As the bills mounted, Mom felt the financial pressure grow. She could see that it would be months or years before he was able to resume working. So she began looking for a full-time job to begin replacing his lost income. Five months later, she found one as a stenographer at the Aeronautical Chart and Information Center, earning $4,000 a year.
During the next several years, I was filled with anxiety and uncertainty as I watched Dad struggle. I could see he had lost his bearings. He was drifting away physically and emotionally. But I also observed my mother’s resolve and resiliency under duress as she worked to balance her life at work and home.
In the summer of 1963, our ’59 Plymouth sedan died. Our family couldn’t afford to buy another car for several weeks. Fortunately, Mom was able to get a ride to and from her job with a coworker, but we were left without any conventional transportation to go to the store on weekends. That didn’t stop us. Mom realized we had another set of wheels parked beneath the house that could serve us in a pinch.
While Dad was convalescing at home on Saturday mornings, Mom, my sister Diane, and I pulled our slow-but-steady Radio Flyer — our little red wagon with four trusty wheels — behind us for a mile each way down and up the hills to Yorkshire Plaza. It was at the corner of Laclede Station Road and Watson Road. Our destination was Jansen’s IGA.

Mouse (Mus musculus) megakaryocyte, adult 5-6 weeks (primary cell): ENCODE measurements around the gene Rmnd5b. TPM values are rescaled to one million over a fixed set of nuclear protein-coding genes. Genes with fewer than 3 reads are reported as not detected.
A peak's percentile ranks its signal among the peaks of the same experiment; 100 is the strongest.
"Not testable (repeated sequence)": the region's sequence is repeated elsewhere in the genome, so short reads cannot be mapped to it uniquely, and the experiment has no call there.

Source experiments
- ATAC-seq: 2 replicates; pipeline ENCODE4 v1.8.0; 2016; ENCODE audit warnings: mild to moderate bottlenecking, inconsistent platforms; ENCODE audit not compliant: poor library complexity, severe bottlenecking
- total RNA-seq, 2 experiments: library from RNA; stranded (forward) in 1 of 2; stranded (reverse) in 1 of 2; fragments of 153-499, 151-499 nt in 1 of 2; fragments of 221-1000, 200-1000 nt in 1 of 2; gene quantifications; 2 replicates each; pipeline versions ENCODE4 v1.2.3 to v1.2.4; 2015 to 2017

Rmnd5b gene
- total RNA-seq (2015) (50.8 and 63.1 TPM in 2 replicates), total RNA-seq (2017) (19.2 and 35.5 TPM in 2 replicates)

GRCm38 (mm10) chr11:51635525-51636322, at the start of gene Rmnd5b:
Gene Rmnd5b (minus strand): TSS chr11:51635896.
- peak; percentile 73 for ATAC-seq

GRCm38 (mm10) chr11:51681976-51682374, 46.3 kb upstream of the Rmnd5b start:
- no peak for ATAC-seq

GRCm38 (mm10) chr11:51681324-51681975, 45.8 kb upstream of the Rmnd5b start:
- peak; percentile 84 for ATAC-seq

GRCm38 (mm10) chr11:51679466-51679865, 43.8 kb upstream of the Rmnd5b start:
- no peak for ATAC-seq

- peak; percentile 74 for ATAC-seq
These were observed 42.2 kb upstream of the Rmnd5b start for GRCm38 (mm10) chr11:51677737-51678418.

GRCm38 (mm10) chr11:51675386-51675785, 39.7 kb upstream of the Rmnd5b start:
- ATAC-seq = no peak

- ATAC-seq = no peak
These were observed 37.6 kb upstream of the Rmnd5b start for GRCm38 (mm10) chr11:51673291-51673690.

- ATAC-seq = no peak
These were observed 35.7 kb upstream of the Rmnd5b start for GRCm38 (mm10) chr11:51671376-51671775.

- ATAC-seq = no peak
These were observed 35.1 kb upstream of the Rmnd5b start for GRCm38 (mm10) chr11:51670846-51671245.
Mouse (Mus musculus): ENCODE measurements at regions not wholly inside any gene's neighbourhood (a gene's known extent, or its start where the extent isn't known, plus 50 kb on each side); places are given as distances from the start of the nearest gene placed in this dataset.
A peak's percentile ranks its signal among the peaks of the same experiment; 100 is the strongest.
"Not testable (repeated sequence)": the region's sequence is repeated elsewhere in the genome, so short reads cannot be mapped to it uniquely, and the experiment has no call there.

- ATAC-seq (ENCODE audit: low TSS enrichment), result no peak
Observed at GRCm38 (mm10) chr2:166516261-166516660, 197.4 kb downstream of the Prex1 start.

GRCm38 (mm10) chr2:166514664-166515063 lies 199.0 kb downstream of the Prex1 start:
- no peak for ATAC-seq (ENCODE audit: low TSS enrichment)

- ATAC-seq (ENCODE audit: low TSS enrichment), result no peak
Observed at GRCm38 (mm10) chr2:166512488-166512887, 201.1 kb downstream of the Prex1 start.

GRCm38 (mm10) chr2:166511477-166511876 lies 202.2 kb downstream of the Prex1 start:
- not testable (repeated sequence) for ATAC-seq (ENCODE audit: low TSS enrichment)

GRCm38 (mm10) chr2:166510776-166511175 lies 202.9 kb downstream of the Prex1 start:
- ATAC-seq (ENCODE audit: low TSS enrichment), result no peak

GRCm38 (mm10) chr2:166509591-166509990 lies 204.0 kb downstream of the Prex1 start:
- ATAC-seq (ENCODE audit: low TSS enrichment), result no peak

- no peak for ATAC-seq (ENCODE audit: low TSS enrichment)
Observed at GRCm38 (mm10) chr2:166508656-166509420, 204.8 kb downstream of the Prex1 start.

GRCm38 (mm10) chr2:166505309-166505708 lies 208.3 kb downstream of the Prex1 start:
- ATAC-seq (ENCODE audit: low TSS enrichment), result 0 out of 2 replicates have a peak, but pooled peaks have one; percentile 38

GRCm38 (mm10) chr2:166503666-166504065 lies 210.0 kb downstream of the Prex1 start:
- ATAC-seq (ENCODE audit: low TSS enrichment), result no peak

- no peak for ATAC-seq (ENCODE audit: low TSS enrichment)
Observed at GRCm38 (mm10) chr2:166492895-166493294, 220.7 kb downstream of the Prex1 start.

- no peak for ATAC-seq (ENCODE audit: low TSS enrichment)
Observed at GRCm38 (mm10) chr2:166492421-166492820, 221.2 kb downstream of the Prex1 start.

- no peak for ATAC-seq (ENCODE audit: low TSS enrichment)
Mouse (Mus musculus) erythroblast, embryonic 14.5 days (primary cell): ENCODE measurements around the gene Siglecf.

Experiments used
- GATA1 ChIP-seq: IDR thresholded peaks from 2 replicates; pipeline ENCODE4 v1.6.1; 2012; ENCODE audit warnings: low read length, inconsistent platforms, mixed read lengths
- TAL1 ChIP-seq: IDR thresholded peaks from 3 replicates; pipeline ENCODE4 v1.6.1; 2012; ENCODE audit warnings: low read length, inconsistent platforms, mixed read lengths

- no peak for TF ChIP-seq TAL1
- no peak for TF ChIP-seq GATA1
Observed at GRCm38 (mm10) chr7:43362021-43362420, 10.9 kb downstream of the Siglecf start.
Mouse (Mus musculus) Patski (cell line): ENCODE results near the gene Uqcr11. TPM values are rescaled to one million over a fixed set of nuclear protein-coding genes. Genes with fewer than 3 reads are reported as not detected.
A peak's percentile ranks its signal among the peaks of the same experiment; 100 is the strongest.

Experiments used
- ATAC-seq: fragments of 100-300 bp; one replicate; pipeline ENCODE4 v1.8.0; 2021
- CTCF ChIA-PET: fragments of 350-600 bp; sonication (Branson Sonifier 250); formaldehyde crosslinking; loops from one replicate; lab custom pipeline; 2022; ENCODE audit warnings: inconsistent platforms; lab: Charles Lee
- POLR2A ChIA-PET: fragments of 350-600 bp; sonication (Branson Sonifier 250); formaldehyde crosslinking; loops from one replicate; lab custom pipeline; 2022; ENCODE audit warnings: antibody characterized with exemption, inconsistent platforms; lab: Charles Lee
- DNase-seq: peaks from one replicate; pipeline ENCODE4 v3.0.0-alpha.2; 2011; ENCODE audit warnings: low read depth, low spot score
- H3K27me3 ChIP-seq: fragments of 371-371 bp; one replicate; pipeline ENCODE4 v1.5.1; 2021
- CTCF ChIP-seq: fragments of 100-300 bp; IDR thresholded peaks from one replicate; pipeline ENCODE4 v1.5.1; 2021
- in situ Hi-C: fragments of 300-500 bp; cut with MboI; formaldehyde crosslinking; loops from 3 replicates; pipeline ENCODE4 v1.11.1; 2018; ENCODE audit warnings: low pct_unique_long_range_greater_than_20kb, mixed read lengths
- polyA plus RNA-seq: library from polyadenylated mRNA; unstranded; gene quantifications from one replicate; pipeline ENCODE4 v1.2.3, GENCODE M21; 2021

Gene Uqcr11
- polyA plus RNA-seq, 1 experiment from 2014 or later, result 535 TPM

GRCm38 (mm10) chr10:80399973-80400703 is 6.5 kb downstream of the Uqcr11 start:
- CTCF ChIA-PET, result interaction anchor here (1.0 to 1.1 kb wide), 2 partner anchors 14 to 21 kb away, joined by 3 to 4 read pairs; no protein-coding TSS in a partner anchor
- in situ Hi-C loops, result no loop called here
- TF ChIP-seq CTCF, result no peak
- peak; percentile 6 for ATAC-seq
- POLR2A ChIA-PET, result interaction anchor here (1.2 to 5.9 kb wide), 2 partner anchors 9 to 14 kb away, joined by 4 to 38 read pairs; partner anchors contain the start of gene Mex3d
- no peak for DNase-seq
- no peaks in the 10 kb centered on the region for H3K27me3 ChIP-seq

Jansen’s was the closest place to our home where we could buy meat, milk, eggs, fruits, and vegetables. It was an ordinary supermarket in a strip mall just off Route 66. After we bought a few bags of essentials for the coming week, we loaded them into our wagon and walked next door to the Kresge’s five-and-dime department store. Mom bought shampoo, soap, paper supplies, and other inexpensive household items there.
Our last stop at the strip mall — and my favorite on our weekly little red wagon tour — was Lubeley’s Bakery. It was a pastry-lover’s paradise. When we stepped through the doors of Lubeley’s, it felt as if we left our money worries and Dad’s illness behind. I was immediately swept away by a warm wave of freshly baked bread, gooey butter cake, sugar cookies, and yummy glazed donuts. Lubeley’s made such a positive impression on me that I recall saying to Mom late one morning, “I think I want to be a baker when I grow up.”
Mom pondered my revelation. With all the love and restraint she could muster, she confided, “Honey, you’ll have to get up awfully early if you want to be a baker. She knew I loved glazed donuts. She also knew how much I loved to sleep.
Eventually, we completed our Saturday shopping. We left Lubeley’s, Kresge’s, and Jansen’s behind. We climbed the hills of Laclede Station Road. We returned home with our little red wagon filled with groceries and a few waxed white paper bags. One contained two fresh loaves of bread. Inside the other was something you might consider non-essential for a family struggling to make ends meet: a half-dozen delectable glazed Lubeley’s donuts.
I firmly believe those heavenly baked goods kept our family afloat. We were hungry for security beyond the scope of our wagon. The donuts gave us hope that Dad would feel better, that he really did have a lot of living to do, and that one day we would see order restored in our lives.
We all craved the peace we deserved and the goodness of a glazed escape with a hole in the middle.